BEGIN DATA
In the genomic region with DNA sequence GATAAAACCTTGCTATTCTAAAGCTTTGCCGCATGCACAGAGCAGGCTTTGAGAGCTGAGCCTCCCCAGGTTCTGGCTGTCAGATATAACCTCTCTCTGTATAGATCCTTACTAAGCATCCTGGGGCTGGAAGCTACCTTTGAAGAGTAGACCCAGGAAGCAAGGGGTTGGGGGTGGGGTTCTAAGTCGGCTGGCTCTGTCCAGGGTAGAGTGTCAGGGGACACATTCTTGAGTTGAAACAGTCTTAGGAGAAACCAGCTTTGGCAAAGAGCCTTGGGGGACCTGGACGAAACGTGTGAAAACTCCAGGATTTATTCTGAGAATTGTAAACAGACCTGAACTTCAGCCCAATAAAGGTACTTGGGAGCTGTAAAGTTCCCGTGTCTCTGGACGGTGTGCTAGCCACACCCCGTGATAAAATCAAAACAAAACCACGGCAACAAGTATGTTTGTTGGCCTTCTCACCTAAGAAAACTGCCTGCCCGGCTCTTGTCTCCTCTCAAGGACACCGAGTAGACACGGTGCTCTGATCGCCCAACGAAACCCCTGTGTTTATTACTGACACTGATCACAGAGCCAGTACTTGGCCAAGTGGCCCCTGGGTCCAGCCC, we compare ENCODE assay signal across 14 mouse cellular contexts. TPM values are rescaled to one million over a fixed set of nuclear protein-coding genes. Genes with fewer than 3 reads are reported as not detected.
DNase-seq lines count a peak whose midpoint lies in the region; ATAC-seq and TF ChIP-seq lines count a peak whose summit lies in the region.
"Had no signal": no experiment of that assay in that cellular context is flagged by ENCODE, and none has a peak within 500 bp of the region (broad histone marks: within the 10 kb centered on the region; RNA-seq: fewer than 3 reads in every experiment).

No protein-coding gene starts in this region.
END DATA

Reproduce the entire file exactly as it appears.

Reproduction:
In the genomic region with DNA sequence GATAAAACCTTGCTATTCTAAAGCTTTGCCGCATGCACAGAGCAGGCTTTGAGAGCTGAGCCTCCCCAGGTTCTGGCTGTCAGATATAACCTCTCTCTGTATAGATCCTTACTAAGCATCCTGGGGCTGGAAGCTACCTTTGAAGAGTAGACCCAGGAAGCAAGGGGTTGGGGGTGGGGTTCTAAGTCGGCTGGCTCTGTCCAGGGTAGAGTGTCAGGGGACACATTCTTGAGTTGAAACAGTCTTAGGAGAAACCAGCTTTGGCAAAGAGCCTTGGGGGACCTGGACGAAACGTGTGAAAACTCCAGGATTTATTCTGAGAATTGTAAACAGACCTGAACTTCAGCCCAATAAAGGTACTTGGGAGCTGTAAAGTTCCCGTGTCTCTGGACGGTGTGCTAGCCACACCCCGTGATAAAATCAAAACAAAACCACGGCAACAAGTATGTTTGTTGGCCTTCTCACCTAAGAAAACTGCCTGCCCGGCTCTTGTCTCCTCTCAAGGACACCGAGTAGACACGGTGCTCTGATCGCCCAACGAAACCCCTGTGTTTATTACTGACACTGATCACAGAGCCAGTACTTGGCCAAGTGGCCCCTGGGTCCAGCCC, we compare ENCODE assay signal across 14 mouse cellular contexts. TPM values are rescaled to one million over a fixed set of nuclear protein-coding genes. Genes with fewer than 3 reads are reported as not detected.
DNase-seq lines count a peak whose midpoint lies in the region; ATAC-seq and TF ChIP-seq lines count a peak whose summit lies in the region.
"Had no signal": no experiment of that assay in that cellular context is flagged by ENCODE, and none has a peak within 500 bp of the region (broad histone marks: within the 10 kb centered on the region; RNA-seq: fewer than 3 reads in every experiment).

No protein-coding gene starts in this region.